Monday, November 20, 2006

Mohnish Pabrai's Words of Wisdom: Excerpts from the 2006 Value Investor Congress

Mohnish Pabrai, Managing Partner of Pabrai Investments, gave an illuminating presentation at this year's 2nd Annual VIC in New York City. Titled, "Dhandho! Low Risk+High Uncertainty = Ultra High Rewards," Mohnish brilliantly illustrates the rise of the Patels in the U.S hotel industry.

Coming as refugees from East Africa, the Patels were filled with entrepreneurial spirit and nothing to lose. By buying small motels, living in the motels, and staffing the motel with family members, the Patels were able to reduce overhead costs down to the bare minimum (low risk).

This low cost structure gave the Patels one of the most prized attributes in all of business: a sustainable competitive advantage. Patels had no idea how their model would work out (high uncertainty), but they did know that they had no downside (the hotels were highly leveraged).

Mohnish referred to this as The Patel Motel Dhandho model (clever choice of words).

So how did this model turn out? Collectively, Patels own over 33% of all U.S hotels (about 20,000) or so worth over $40 billion.

Essentially what Mr. Pabrai is illustrating is the arbitrage spread that exists due to a gap that start ups step in to fill. In the Patel case, because they were able to operate with the lowest costs, they were able to provide the lowest prices and so they generated super sized returns.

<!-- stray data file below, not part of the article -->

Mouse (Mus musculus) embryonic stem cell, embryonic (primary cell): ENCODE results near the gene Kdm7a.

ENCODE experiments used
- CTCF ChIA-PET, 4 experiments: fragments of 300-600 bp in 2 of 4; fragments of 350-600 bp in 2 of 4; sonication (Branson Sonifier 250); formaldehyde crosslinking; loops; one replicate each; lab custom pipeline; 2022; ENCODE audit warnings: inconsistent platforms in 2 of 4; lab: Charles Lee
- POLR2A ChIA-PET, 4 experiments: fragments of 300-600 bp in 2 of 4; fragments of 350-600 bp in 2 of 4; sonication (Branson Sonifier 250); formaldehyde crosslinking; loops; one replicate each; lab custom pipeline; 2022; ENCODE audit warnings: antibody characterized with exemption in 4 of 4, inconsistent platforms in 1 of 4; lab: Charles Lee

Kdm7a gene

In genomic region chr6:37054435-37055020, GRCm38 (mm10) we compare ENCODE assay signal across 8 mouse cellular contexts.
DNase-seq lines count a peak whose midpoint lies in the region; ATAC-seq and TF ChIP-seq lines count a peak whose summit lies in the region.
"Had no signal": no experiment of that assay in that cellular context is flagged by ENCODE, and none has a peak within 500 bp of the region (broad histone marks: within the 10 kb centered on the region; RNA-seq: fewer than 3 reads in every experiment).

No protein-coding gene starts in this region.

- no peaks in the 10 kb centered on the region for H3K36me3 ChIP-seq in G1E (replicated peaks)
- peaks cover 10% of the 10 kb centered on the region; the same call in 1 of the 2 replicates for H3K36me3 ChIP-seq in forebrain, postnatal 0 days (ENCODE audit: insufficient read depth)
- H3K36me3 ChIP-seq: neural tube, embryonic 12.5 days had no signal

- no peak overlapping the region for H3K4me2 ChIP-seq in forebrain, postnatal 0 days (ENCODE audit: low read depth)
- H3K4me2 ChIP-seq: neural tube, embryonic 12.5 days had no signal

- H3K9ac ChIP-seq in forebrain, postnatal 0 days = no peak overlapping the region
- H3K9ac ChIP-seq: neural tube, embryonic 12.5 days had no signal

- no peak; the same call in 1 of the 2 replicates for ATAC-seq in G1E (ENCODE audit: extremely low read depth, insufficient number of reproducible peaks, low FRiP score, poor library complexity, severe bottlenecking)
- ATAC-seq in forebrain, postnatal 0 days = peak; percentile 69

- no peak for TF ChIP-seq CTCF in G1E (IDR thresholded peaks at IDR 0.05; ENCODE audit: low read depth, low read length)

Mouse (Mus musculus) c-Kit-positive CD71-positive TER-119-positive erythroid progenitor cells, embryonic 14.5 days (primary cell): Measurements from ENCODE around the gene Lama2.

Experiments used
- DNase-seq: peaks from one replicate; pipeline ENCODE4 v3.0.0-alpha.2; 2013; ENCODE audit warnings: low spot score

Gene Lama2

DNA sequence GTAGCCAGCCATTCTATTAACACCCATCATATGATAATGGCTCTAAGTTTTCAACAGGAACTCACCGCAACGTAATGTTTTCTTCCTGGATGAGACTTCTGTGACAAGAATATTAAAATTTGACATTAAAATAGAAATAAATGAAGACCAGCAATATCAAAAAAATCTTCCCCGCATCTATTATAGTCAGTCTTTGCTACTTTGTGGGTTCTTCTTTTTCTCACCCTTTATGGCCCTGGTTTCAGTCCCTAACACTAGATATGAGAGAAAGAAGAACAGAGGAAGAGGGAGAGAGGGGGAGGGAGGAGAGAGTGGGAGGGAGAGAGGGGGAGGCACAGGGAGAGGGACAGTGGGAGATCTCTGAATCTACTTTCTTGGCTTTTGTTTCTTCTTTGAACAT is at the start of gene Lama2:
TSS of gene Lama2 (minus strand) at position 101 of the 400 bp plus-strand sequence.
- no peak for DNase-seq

Like all arbitrage opportunities, however, over time the gap diminishes. As Patels applied their model on a larger scale, the profits eroded and the gap diminished. In this situation the gap persisted long enough for a lot of Patels to make a lot of money.

I found Mohnish's talk to be brilliantly refreshing. Before his discussion, I was puzzled with the title of his topic, but as I have come to discover about Mr. Pabrai, give him a few minutes and he will explain his thoughts in such a way that you taken by thier combination of simplicity and potency (I am often reminded of Warren Buffett's responses to shareholder at annual meetings in much the same way)

This talk contained valuable nuggets of information that are essential to any long-term investment philosophy: seek out companies with sustainable advantages and you don't need to take on higher risk to generate higher returns.

Mohnish's Dhandho model is a powerful frame work for all equity investors to use.

Saturday, November 18, 2006

Long Term Value

Welcome to Sham Gad on Value Investing: Inspirations from Ben Graham, Warren Buffett, and Mohnish Pabrai. This is my blank canvas. My goal is to periodically paint strokes on this canvas as I pursue my lifetime goal of running Gad Investment Partners, a private investment partnership modeled after the original Buffett partnerships that begin in 1956.

According to Warren Buffett, the most important skill an investor needs to possess is temperament. Charlie Munger has said that "all intelligent investing is value investing." I first heard about Warren Buffett in 1994 when I was 15. After reading Roger Lowenstein's biography on Buffett and Graham's "The Intelligent Investor," I became a student of value investing almost religiously. I say almost because I encountered a few slip ups early in my investing endeavors. Fortunately for me, these mistakes occurred early in my life with the little savings I had.

Sometimes the best investment strategy is to have no strategy at all. Valuable lessons can be learned from observing successful long-term investors. This group includes the original master craftsmen (this is certainly not a complete list), Buffett, Munger, Bill Ruane, Christopher Brown, Walther Schloss and their disciples: Joel Greenblatt, Mohnish Pabrai, Bruce Berkowitz and Eddie Lampert.


Sham Gad